My Car Quest

April 15, 2024

The Meaning, Or Lack Of Meaning, Of “Concours Condition”

by Mike –

My latest gripe about the way collector cars are described by some sellers is the over use of the word “concours” and sometimes “Pebble Beach quality”.

The definition of “concours”

From the Dictionary,

an exhibition or contest, esp. a parade of vintage or classic motor vehicles in which prizes are awarded for those in the best original condition.

From the Pebble Beach Concours d’Elegance web site,

To contend in the Pebble Beach Concours d’Elegance, an automobile must be a well preserved or accurately restored vehicle

Concours quality restoration

When an auction company, or other sales person, describes a car as “concours quality restoration” or “restored to concours standards” this should mean that not only is everything shiny and in excellent condition but it is restored accurately, or as close to the way the original creator intended as possible.

The latest example of the incorrect use of the word “concours” is this 1968 Bizzarrini 5300 GT Strada Alloy coming up for auction by RM in Monaco.

Bizzarrini GT 5300 Strada for sale

Not a concours rear end for a Bizzarrini GT 5300 Strada

Not only does RM use the word “concours” incorrectly they contradict themselves in an effort to over promote this unique Bizzarrini GT 5300.

Read and decide for yourself. Everything below in the box is quoted from the RM on line catalog,

* Fully restored to concours standards
* Dramatic Italian styling coupled with American power
* Fascinating history and just three owners from new
* Alloy-bodied example

He (Salvatore Diomante) performed a concours-quality restoration to its original specifications and refinished the car in a stunning combination of green over tan leather. Additionally, the owner requested that an air-conditioning system be retrofitted to the car, as well as a restyled rear grille and other minor modifications to suit his tastes; all of which can be easily restored to original specifications if so desired.

In 2004, the car was shown at the Concorso d’Eleganza Villa d’Este, proving that the quality of the restoration was indeed up to international concours standards.

Bizzarrini GT 5300 Strada

Bizzarrini GT 5300 Strada

How can a “concours-quality restoration” include “an air-conditioning system” (not available on an original Bizzarrini GT 5300), “restyled rear grille” and “other minor modifications to suit his (the owner’s) tastes”? These are not “original specifications” as RM states.

The “owner’s tastes” have nothing to do with originality or “concours quality”.

Bizzarrini GT 5300 Strada for sale

Bizzarrini GT 5300 Strada Custom Interior

Bizzarrini GT 5300 Strada Custom Interior

Bizzarrini GT 5300 Strada Custom Interior – Headrests are a good idea but not original


RM contradict themselves in just a couple of sentences by stating the car had a “concours-quality restoration” followed by a list of a few of the custom items (they don’t mention the entire list of custom items).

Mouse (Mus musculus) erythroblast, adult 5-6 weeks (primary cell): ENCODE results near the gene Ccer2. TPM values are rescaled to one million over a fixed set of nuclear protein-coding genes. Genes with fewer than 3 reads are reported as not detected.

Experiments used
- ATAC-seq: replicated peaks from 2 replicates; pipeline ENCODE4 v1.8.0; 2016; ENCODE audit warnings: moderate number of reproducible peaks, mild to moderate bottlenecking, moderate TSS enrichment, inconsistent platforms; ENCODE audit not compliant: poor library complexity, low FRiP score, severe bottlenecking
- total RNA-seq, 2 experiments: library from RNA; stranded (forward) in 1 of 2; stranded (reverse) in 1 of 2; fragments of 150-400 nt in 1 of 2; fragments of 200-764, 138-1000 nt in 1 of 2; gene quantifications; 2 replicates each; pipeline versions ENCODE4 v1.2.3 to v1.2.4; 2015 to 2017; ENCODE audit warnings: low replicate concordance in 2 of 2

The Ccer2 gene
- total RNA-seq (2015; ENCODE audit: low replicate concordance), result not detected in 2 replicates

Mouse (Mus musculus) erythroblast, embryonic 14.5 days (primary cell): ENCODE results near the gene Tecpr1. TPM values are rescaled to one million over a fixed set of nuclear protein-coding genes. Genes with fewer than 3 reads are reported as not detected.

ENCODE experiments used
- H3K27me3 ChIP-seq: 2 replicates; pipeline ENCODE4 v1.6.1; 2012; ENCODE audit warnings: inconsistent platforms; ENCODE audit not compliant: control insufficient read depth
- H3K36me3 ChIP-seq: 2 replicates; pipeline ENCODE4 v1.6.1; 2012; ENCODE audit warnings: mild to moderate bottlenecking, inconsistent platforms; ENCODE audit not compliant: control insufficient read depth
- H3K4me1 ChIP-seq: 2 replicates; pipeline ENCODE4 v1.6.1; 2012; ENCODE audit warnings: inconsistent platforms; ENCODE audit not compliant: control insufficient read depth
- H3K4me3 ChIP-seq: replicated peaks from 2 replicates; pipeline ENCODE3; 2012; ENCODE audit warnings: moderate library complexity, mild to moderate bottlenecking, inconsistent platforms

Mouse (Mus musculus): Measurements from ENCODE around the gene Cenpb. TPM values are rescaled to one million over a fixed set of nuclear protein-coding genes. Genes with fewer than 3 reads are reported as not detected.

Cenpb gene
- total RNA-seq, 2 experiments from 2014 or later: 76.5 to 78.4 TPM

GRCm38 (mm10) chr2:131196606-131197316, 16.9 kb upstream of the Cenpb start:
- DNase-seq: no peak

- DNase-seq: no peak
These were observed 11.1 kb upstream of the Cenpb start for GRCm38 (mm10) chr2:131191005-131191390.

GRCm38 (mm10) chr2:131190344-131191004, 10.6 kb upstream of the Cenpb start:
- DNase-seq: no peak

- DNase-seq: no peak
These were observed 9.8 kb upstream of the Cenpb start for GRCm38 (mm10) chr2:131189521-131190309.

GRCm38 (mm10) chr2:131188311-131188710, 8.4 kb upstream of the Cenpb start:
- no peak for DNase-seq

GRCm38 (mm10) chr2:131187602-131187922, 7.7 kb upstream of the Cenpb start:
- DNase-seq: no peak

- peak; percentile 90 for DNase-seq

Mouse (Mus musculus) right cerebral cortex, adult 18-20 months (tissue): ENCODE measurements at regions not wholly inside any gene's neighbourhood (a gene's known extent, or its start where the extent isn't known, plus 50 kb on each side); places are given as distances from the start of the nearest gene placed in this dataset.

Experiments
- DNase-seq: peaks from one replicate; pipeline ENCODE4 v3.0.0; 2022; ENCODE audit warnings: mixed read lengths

The interior of this car does not at all resemble an authentic Bizzarrini GT 5300 interior – even the casual observer can see that. The interior must fall under the “other minor modifications” category.

Bizzarrini GT 5300 Strada Custom Interior

Bizzarrini GT 5300 Strada Custom Interior

And, in my opinion, just because a car is accepted to any concours d’elegance does not mean it proves that “the quality of the restoration was indeed up to international concours standards”. I am not sure what “international concours standards” means.

A world record price is possible for this Bizzarrini GT 5300

Despite what I have written above this Bizzarrini could set a world record price for the Bizzarrini GT 5300 Strada. The Iso Grifo that RM sold at Amelia Island recently set a world record price and it too was restored by Diomante with almost nothing original.

The estimate is €450,000 – €550,000 ($621,000 – $760,000) (370,000 – 452,000 pounds sterling).

I think this would be a great Bizzarrini GT 5300 to own and drive but it is important for a buyer to know what they are buying and with this Bizzarrini it is not concours condition that is being bought.

Let us know what you think in the Comments.

Bizzarrini logo

Bizzarrini GT 5300 Strada

No bumpers – front or back

The Meaning, Or Lack Of Meaning, Of
Article Name
The Meaning, Or Lack Of Meaning, Of
Did this beautiful Bizzarrini GT 5300 Strada really have a "concours quality restoration"?


  1. Paul Harvey says


    Good points, well made.
    Salon Prive in London later this year have a new class for ‘original and unrestored’ cars.
    They now claim to be on a level with Pebble Beach and Villa d’Este in the hierarchy of world class concours events.
    There is no doubt that the perception of ‘concours correct’ is changing in favour of ‘survivor’ cars over ‘restored cars.’
    It will be interesting to see how rigorously they interpret their own description, and how the winner of that category fares against the other Show classes for Best in Show.

  2. Georgeg20 says

    Mike, one word to sum this up is GREED. Seems that the auction houses are trying to outdo one another in attracting sellers. Since the houses are not regulated in what they can say and how they present a vehicle, anything in the marketing arsenal will do. This behavior is reminiscent of those unscrupulous used car dealers that gave an entire industry a “black eye” in terms of public perception and in the end brought down a whole set of federal and local government regulations.

    There is nothing wrong with auction houses to try and sell their listed vehicles for top price and earn tons of commission. After all, at this level both the seller and the buyer are educated enough to understand market values and commission structures. If the auctioneer can get a crowd riled up and pay top dollar for a properly presented car, more kudos to him/her. What I oppose is exactly the issues you are mentioning here – misleading marketing claims and misrepresentation (could be construed as one and the same, except that misrepresentation is more of the sellers’ deed).